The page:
Gulden

I should say stigma, because it affects even the most resourceful person living with HIV. I look at our clients who are often people of color, people with low incomes and people with less resources. I recognize all of these barriers to HIV care, to sustaining care, and to successful treatment.

But then I look at how the stigma interferes with our ability to educate properly. I have known people who were extremely well off, who had no problems with resources, access to transportation, who did not have drug addiction issues, and who were white heterosexual men facing the stigma of HIV. They didn’t have any of the -isms that make matters worse, and the stigma always arises.

Why do you think it’s time for even more famous cis-gender black heterosexual men to stop stigmatizing HIV and seek sex education and education around LGBTQ + communities?

I think there is more stigma in the black community about LGBTQ people. So this forced LGBTQ people of color to seek sex education by prioritizing it through HIV education programs, using different apps, or attending events.

We also have all these community organizations that prioritize LGBTQ people of color and women of color, because those are two groups that have been hit hard.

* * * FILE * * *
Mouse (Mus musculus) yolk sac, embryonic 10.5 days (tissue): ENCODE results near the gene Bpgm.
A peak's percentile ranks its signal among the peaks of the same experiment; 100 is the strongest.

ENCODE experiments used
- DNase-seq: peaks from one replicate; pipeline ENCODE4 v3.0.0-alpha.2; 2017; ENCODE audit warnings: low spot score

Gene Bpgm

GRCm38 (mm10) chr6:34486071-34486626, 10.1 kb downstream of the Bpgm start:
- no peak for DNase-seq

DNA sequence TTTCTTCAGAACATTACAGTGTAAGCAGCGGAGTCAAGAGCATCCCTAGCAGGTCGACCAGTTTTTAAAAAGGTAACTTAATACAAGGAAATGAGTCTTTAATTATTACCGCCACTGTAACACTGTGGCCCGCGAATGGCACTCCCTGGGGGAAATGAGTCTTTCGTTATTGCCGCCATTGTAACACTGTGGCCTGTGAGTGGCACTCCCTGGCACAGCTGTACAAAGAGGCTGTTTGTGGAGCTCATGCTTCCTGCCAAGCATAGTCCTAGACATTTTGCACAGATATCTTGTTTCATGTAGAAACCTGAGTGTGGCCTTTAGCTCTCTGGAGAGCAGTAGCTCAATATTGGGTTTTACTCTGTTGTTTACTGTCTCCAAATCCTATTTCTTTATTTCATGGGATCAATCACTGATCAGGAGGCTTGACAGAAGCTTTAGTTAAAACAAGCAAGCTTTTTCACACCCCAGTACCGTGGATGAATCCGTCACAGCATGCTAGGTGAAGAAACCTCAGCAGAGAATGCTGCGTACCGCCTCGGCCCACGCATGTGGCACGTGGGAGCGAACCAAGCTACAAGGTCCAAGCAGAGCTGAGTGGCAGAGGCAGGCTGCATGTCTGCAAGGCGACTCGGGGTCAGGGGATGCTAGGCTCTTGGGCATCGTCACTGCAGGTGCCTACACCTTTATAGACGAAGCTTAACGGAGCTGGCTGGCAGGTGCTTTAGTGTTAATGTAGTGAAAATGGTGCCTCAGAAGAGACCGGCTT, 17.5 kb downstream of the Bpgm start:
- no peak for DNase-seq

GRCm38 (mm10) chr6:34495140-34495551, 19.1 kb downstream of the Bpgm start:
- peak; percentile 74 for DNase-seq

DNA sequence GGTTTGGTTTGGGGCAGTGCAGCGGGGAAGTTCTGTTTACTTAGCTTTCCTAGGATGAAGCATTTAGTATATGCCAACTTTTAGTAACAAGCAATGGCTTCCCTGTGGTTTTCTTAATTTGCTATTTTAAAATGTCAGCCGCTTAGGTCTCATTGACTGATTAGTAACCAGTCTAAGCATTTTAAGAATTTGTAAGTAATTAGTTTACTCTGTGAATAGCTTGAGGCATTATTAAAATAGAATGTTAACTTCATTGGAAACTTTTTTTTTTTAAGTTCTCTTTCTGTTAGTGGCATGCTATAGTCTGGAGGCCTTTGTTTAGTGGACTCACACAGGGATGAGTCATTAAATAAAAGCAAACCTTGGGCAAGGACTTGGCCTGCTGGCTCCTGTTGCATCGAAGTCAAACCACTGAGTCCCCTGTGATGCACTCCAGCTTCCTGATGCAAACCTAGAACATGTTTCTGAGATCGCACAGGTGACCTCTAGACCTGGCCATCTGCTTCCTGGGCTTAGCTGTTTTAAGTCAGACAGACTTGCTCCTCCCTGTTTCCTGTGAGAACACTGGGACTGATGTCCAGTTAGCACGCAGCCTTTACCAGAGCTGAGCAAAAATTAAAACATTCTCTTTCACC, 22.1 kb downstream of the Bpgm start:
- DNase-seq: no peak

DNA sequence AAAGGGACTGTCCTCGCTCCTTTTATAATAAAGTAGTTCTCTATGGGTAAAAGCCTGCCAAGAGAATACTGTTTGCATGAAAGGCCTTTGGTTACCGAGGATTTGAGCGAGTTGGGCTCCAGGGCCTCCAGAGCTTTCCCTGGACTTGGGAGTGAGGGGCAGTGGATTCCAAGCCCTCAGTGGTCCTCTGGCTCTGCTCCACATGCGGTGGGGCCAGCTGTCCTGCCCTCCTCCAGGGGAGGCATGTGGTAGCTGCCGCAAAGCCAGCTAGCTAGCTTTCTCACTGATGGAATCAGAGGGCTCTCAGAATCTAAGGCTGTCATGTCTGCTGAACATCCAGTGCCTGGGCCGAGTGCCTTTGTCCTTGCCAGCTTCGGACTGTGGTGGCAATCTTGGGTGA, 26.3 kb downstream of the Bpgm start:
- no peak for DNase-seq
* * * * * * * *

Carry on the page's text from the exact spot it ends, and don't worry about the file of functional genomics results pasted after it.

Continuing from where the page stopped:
So we have traditionally excluded straight black men of the cis gender from these conversations and we have not prioritized educating this population.

RAIN works with many young people in Charlotte and young people across the state are listening to or have listened to DaBaby. How do you think this is going to have an impact or how has it already had an impact on the young people you work with or on young people in general, who are living with HIV?

There is something we talk about called internalized stigma – if everyone around you accepts and understands (about you living with HIV), you always internalize what you think people think (about HIV). You might think of:

  • What you heard others say about HIV before your diagnosis.
  • Or for those who were born with HIV before they knew they had HIV.

I think, unfortunately, this will put young people living with HIV back on their path to acceptance, especially if they love and admire DaBaby. He’s one of the most popular rap artists out there right now and so it’s like being run over by someone you love.

I’m older, so I think back to when I was younger and had everyone’s poster hanging in my room and pasted on my walls. If I was a teenager right now, and teens still do, I would probably tear up his poster.